The Seeds Of Opportunity

By Nick Smith
May 10, 2000
Sacramento Bee

Given some of the publicity surrounding agricultural biotechnology, it isunderstandable that there is a climate of unease about "genetically modifiedorganisms."

On April 13, I released a report, "Seeds of Opportunity," which reflects thetestimony given to some of the Congress by the nation's leading scientists onthis new technology and the controversies surrounding it. What I found is thatbiotechnology has incredible potential to enhance nutrition, feed a growingworld population, open up new markets for farmers and reduce the environmentalimpact of farming.

Its potential benefits are limited only by the imagination andresourcefulness of our scientists. Biotechnology has been used safely for manyyears to develop new products. More than a thousand products have now beenapproved, and many more are being developed.

These products include human insulin for diabetics; growth factors used inbone marrow transplants; products for treating heart attacks; diagnostic testsfor AIDS, hepatitis and other infectious agents; and enzymes used in foodproduction.

New biotech plant varieties offer foods with better taste, more nutrition andlonger shelf life.

Farmers are able to grow these improved varieties more efficiently, leadingto lower costs for consumers and lower use of chemical pesticides andherbicides. Crops designed to resist pests and grow without the use of highresidual herbicides, tolerate freezing temperatures and less water will makeagriculture more sustainable.

Reducing the use of synthetic chemicals and irrigated water, promotingno-tillage farming practices, increasing productivity, and ultimately reducingthe pressure to convert valuable ecosystems, such as rain forests, toagriculture will help consumers, farmers and the environment.

Agricultural biotechnology also will be a key element in the fight againstmalnutrition worldwide. Moreover, the merging of medical and agriculturalbiotechnology will open up new ways to develop plant varieties withcharacteristics that enhance health. For example, work is under way that willdeliver medicines and edible vaccines through common foods, such as bananas,that could be used to immunize individuals against a wide variety of infectiousdiseases.

Set against these many benefits are the hypothetical risks of agriculturalbiotechnology. The weight of the scientific evidence is that the plantsdeveloped using biotechnology are not inherently different or riskier thansimilar products of conventional breeding. In fact, modern biotechnology is soprecise, and so much more is known about the changes being made, that plantsproduced using this technology maybe safer than traditionally bred plants.

This is not to say that there are no risks associated with biotech plants.Rather, it is to say that these risks are no different from those for similarplants bred using traditional methods, a view that has been endorsed in reportsby many prestigious national and international scientific and governmentalbodies, including the most recent report by the National Academy of Sciences.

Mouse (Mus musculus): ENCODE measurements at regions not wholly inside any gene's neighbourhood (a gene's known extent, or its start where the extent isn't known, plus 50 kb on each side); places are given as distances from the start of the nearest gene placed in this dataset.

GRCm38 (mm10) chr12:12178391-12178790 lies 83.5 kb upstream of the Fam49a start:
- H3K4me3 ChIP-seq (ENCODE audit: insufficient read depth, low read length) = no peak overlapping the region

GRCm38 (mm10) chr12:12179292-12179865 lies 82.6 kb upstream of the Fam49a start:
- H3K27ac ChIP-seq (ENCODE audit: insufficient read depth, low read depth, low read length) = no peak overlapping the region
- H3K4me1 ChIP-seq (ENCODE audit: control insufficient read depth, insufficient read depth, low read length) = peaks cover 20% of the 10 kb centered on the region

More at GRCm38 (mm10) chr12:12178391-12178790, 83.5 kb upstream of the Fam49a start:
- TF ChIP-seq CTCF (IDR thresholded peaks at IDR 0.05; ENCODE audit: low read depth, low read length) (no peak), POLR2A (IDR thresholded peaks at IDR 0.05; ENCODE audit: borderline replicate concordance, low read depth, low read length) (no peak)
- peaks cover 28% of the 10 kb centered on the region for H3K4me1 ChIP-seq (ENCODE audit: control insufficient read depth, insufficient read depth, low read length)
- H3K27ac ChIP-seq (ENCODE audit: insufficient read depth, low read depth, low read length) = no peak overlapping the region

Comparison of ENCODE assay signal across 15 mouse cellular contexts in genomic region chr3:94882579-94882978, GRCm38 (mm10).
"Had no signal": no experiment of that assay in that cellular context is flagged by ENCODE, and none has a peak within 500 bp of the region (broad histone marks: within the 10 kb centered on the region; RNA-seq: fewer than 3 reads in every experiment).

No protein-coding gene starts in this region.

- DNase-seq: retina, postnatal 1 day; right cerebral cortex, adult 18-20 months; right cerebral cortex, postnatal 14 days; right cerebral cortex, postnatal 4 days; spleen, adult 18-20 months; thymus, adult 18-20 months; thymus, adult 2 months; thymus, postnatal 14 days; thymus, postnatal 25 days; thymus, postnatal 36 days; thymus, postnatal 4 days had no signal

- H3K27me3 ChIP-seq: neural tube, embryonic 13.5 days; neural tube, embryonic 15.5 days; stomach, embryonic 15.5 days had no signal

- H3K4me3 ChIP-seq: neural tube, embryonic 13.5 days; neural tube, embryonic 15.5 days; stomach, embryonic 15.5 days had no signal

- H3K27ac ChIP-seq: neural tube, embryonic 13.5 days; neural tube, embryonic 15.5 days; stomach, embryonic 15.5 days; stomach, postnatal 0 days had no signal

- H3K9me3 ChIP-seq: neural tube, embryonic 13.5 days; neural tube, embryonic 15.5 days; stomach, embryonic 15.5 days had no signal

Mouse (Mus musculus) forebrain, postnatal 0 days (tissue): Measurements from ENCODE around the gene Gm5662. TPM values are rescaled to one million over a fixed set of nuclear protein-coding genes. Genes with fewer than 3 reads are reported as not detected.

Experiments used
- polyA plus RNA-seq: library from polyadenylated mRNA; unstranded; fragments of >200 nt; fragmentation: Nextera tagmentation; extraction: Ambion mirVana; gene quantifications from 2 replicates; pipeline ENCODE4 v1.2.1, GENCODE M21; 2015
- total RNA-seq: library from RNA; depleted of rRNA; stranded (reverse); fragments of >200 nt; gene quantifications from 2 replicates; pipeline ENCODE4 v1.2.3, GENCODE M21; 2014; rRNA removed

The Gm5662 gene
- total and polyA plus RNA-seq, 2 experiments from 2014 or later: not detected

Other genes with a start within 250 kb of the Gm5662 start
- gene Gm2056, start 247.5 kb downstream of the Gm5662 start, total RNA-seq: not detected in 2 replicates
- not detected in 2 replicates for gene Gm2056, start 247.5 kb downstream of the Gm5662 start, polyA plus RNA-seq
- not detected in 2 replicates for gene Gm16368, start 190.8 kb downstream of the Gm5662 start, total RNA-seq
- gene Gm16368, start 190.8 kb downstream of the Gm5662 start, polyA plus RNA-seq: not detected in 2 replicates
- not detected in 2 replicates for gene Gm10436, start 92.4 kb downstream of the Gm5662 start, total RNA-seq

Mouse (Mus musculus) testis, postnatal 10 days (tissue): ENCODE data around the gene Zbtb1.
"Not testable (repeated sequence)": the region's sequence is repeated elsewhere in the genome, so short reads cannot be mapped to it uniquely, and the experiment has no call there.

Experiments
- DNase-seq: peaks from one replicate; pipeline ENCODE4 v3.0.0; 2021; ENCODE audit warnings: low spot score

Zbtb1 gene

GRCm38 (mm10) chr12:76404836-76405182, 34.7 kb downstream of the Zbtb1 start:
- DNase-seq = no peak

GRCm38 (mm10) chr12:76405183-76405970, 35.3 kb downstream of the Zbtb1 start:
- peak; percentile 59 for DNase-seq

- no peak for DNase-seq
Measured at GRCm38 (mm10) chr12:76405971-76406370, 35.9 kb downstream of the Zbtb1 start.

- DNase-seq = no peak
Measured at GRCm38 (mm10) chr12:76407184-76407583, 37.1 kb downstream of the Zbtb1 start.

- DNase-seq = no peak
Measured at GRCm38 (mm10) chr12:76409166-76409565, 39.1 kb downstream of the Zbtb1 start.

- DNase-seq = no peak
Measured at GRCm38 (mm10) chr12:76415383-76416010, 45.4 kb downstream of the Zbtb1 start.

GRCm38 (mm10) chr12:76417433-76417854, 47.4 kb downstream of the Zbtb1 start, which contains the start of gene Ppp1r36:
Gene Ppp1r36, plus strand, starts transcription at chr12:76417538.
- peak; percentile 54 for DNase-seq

These reports have reached the common-sense conclusion that regulation shouldfocus on the characteristics of the plant, not on the genetic method used toproduce it. In other words, regulation should focus on product, not process.

Although often overlooked, the United States has a rigorous regulatoryprocess in place to assure the safety of these new plants and foods. As Dr. R.James Cook, a leading plant pathologist, noted, "It is hard to imagine what morecan be done to assure the safety of genetically modified crops to people and theenvironment."

The FDA has adopted a regulatory approach that is consistent with scientificprinciples and provides essential public health protection. It underlined itscommitment to sound science in early May by ruling that food labels will nothave to disclose any genetically engineered ingredients. "The scientificevidence does not show that these products are any different from a health andsafety standpoint," noted Joe Levitt, director of the Food and DrugAdministration's Center for Food Safety and Applied Nutrition.

In the international arena, the United States should ensure that access toexisting markets for agricultural products is maintained and that internationalagreements are neutral with respect to the products of agriculturalbiotechnology.

Government, industry and the scientific community also have a responsibilityto educate the public and improve the availability of information on the longrecord of safe use of biotechnology products.

Thomas Jefferson once said, "The greatest service which can be rendered anycountry is to add a useful plant to its culture."

It is important that agricultural biotechnology, which offers such promise,does not become the victim of unscientific misinformation. Too much is at stake.

U.S. Rep. Nick Smith, R-Mich., is chairman of the subcommittee on basic researchof the Committee on Science. He can be contacted at 306 Cannon House OfficeBuilding, Washington, D.C., 20515.

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